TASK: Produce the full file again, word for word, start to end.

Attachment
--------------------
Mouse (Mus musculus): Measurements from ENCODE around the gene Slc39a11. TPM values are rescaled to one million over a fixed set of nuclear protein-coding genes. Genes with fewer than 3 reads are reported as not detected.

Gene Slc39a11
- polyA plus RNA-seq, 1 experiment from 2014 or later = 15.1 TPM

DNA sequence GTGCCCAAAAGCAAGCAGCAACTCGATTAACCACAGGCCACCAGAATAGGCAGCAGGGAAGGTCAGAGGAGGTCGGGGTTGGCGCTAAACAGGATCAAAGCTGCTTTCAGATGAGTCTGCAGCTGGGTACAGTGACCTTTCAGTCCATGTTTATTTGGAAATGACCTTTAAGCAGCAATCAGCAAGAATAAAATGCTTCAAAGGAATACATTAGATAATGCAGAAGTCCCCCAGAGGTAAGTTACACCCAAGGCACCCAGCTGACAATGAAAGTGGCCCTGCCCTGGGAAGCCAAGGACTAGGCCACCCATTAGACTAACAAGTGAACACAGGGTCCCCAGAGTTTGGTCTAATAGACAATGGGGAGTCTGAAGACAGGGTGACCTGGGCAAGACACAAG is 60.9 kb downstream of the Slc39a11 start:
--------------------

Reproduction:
Mouse (Mus musculus): Measurements from ENCODE around the gene Slc39a11. TPM values are rescaled to one million over a fixed set of nuclear protein-coding genes. Genes with fewer than 3 reads are reported as not detected.

Gene Slc39a11
- polyA plus RNA-seq, 1 experiment from 2014 or later = 15.1 TPM

DNA sequence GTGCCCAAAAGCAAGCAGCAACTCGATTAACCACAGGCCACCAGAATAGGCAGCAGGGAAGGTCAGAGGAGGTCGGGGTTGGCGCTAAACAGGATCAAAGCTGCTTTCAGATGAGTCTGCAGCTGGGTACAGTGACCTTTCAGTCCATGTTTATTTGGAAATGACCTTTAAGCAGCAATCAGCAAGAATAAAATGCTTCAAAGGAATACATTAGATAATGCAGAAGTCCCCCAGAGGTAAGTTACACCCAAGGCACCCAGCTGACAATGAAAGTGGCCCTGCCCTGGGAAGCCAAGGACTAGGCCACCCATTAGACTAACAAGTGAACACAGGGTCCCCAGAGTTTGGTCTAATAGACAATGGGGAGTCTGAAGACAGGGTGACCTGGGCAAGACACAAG is 60.9 kb downstream of the Slc39a11 start: